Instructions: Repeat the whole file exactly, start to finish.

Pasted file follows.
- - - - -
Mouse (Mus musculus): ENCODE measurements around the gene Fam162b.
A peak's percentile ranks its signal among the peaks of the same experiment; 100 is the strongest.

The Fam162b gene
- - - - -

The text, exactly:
Mouse (Mus musculus): ENCODE measurements around the gene Fam162b.
A peak's percentile ranks its signal among the peaks of the same experiment; 100 is the strongest.

The Fam162b gene